Classical musicians to take audience on global adventure
By: Tammy Rollie
| Posted: Wednesday, Feb 13, 2013 10:28 am
Two talented musicians are taking music lovers on a tour around the world with a range of sounds from classical European to contemporary American in an evening performance in Okotoks Feb. 17.
Members of the Calgary Philharmonic Orchestra are bringing some of the best classical music to the Okotoks stage in its concert “Around the World in 60 minutes” at the Rotary Performing Arts Centre on Feb. 17 at 3 p.m. Such songs include Eine Kleine Nachtmusik by Mozart in Austria and “The Ugly Duckling” by Aura Pon in Canada.
Bassoon player Michael Hope is pairing up with violinist Lenora Leggatt in their duet debut in this classical music journey. Hope has been with the orchestra for 30 years and Leggett joined in September.
“We are pretty excited about it,” Hope said. “We do music together everyday and that’s how you really get to know a person and figure out what they are all about and what their sensibilities are. She is so fresh and full of positive sparkle all the time and that’s why I wanted to play with her.”
The orchestra brings a variety of instruments to Okotoks through its four-year-old outreach program, where the orchestra’s performers talk about their instruments and music in solo and duet performances in communities across Alberta.
Hope said those who haven’t heard the bassoon before are in for a treat.
“The bassoon is a humourous sound, which can sometimes be grouchy,” he said. “It can make people laugh.”
Hope said the bassoon is often the instrument band directors assign to slower learning band students, but when Hope joined the band program as a child it was his instrument of choice.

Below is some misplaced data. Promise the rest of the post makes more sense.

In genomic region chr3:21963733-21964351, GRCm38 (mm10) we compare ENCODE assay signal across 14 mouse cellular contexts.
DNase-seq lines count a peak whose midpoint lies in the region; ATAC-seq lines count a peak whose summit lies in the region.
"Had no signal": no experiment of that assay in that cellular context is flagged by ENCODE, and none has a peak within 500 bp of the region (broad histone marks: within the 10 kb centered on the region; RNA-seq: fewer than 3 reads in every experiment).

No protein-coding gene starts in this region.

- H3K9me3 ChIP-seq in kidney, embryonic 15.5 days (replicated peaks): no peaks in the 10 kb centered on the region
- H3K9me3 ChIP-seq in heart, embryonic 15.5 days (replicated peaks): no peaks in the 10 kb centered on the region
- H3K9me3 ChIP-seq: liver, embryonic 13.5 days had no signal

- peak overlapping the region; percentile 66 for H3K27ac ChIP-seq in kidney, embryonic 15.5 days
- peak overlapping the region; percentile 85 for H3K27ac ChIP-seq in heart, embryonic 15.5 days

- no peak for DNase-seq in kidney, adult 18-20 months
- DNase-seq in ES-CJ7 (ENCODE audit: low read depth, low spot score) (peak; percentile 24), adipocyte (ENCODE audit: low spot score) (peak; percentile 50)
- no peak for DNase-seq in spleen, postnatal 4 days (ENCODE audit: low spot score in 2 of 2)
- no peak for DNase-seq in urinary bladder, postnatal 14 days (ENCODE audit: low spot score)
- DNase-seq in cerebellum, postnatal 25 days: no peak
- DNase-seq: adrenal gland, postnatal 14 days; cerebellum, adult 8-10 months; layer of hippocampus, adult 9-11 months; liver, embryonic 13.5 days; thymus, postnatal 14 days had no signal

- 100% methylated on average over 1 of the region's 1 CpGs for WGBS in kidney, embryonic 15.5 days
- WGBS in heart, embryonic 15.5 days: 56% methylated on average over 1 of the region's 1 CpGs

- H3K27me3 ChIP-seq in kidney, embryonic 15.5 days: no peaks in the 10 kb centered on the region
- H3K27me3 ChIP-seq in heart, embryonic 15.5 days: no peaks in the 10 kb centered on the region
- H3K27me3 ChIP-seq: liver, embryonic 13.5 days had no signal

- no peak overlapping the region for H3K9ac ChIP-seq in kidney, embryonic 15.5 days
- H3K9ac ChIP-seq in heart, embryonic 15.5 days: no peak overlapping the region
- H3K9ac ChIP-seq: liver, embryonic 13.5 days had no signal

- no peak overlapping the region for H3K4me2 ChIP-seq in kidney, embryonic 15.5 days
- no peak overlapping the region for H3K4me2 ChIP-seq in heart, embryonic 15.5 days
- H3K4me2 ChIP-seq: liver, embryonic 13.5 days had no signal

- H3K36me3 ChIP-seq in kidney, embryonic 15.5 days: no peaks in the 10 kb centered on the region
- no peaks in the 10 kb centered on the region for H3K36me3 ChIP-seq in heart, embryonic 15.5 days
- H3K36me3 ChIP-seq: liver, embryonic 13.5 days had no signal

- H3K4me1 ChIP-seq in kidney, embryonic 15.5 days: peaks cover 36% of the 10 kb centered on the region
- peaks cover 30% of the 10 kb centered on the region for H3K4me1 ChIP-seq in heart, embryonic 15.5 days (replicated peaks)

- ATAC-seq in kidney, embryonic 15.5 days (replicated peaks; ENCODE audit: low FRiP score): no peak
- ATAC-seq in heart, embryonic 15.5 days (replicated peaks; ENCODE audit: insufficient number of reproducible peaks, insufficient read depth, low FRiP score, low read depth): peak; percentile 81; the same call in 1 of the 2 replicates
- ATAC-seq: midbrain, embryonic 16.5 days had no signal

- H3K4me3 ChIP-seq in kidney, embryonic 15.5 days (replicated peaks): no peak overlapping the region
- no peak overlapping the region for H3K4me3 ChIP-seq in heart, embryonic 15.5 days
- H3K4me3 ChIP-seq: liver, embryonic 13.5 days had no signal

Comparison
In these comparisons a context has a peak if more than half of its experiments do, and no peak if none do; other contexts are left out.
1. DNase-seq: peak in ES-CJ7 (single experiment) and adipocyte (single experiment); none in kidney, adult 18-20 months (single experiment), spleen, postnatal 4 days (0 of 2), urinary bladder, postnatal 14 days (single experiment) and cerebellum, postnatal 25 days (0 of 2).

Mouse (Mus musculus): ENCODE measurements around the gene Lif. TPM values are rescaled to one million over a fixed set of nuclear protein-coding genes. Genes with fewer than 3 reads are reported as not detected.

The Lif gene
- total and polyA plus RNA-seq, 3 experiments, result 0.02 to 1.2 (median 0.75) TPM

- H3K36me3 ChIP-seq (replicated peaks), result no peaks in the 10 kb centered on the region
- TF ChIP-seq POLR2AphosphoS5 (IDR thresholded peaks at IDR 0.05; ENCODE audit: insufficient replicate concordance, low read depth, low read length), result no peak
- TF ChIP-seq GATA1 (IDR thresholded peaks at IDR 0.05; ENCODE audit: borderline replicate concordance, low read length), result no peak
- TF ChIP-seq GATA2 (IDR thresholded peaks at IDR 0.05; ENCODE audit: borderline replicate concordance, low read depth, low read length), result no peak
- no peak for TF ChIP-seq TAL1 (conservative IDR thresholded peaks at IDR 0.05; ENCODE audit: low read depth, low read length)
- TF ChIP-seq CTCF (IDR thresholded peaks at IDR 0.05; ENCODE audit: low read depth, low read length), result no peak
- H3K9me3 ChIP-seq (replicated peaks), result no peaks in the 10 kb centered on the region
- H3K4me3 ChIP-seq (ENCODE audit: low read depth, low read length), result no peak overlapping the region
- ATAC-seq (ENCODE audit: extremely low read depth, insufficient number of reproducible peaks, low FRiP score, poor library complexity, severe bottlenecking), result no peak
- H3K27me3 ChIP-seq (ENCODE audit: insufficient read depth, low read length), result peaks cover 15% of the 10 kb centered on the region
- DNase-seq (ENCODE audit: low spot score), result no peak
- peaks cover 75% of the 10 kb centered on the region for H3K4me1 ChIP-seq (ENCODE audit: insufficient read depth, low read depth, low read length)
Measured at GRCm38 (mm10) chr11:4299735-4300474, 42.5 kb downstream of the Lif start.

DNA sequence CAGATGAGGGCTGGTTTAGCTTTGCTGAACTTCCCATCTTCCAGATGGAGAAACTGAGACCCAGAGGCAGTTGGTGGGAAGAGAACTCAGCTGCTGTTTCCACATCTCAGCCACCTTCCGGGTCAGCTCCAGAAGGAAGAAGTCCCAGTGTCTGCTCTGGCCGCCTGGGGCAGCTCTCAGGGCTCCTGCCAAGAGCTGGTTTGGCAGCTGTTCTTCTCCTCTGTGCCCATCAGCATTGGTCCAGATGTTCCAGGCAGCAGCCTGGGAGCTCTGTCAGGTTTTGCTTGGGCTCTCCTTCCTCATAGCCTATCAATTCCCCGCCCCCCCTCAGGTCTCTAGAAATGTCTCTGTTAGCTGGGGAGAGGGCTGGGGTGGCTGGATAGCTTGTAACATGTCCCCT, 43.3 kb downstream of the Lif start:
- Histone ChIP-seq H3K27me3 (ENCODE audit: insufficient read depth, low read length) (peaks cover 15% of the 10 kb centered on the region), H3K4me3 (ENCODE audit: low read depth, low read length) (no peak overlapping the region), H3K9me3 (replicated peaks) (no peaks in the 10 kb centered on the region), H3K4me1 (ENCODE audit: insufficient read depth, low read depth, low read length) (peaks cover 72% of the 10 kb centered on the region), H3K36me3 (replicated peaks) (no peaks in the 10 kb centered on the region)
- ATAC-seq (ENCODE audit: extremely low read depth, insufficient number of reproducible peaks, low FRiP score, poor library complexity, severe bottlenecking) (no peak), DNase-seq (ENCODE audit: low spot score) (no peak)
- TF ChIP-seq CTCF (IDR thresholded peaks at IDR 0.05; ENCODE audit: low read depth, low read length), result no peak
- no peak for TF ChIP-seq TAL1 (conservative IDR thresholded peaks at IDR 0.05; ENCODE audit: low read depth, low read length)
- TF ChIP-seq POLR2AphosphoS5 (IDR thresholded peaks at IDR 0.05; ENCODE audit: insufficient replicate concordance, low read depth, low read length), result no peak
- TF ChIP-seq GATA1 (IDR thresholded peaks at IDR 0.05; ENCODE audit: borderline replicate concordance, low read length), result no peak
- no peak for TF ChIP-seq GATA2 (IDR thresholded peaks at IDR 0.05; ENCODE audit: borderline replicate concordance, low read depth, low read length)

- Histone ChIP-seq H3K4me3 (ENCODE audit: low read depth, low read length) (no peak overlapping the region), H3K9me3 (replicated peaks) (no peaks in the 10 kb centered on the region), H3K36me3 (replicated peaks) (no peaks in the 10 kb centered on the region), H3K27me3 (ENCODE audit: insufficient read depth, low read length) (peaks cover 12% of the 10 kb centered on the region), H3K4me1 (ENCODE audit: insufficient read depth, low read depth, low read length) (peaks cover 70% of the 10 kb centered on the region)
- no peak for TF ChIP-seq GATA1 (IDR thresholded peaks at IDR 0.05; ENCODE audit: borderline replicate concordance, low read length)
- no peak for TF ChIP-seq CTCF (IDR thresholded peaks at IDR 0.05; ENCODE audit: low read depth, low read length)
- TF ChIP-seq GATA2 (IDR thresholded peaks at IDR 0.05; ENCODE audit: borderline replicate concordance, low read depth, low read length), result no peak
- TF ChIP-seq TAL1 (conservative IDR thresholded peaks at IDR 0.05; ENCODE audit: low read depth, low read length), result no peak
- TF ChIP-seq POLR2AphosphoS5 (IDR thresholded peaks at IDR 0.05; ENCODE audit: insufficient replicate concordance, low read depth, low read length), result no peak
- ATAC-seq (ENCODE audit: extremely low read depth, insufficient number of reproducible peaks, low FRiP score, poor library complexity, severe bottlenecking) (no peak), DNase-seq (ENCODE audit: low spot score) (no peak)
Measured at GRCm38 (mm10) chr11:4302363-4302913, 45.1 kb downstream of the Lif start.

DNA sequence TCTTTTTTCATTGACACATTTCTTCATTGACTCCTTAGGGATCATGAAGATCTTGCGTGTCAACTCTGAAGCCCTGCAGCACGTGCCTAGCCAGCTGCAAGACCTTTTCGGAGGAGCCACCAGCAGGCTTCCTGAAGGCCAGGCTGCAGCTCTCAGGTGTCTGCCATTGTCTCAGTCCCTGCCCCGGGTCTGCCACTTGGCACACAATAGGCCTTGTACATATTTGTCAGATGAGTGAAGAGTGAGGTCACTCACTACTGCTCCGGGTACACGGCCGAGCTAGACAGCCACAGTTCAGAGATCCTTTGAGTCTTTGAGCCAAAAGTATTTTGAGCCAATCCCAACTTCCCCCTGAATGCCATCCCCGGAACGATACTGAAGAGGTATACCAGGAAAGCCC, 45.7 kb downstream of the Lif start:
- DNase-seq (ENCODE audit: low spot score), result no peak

“I wanted to play it because the sound of it is pretty unusual and it tickles your mouth when you play,” he said.
Hope said he is eager to teach his audience about the unique qualities of the instrument this weekend.
“This is what we love about coming out to communities is we actually get a chance to talk to people,” he said. “It doesn’t happen very often when we are playing on stage in downtown Calgary because our concerts are very formal. We love to take questions and we love to give answers.”
What Hope likes about the outreach program is the opportunity to interact with people and to meet their needs as an entertainer.
“We love to see reactions of people when we are playing for them,” he said. “It’s instant feedback on the fly and you get to see how people are reacting to how you are doing. Watching a person’s face and body language gives us energy or gives us direction to play differently.”
Performing a duet also means more work, said Hope.
“It’s quite athletic,” he said. “It requires a lot of stamina and concentration and because there are only two instruments you hardly ever stop playing.”
The Toronto native said he is thrilled to be a part of the orchestra’s outreach program and have the opportunity to meet people from across Alberta.
“It’s one of the of hallmarks of what I call the modern Calgary Philharmonic Orchestra which makes me as proud of the organization as I’ve ever been,” he said. “I feel like we are embedding ourselves into the community. When we can go and be with people at their own places it’s nice and warm and intimate.”
Town of Okotoks cultural and historical services team leader Allan Boss said the Calgary Philharmonic Orchestra’s outreach program has been met with much enthusiasm.
“They are great and people are really enjoying it,” he said. “We are going to keep doing it.”
Boss said he is impressed with the attendance.
“We’ve had some concerts on Sunday afternoon with about 100 people there, which is pretty darn good in that facility,” he said. “Then we’ve had other concerts with 50 people. It’s a great way to spend your Sunday afternoon.”
Those planning to take in “Around the World in 60 Minutes” in the final performance by the Calgary Philharmonic Orchestra this season will be pleasantly surprised, said Boss.
“Not only will you hear great classical music you will learn about different types of classical music in the world with top ranked musicians,” he said.
The Okotoks Arts Council is bringing the Mount Royal University Conservatory to its stage next for seven consecutive Sunday performances in March and April.
Tickets to see “Around the World in 60 Minutes” are $15 in advance or $20 at the door. Advance tickets are available at the Okotoks Art Gallery or by calling 403-938-3204.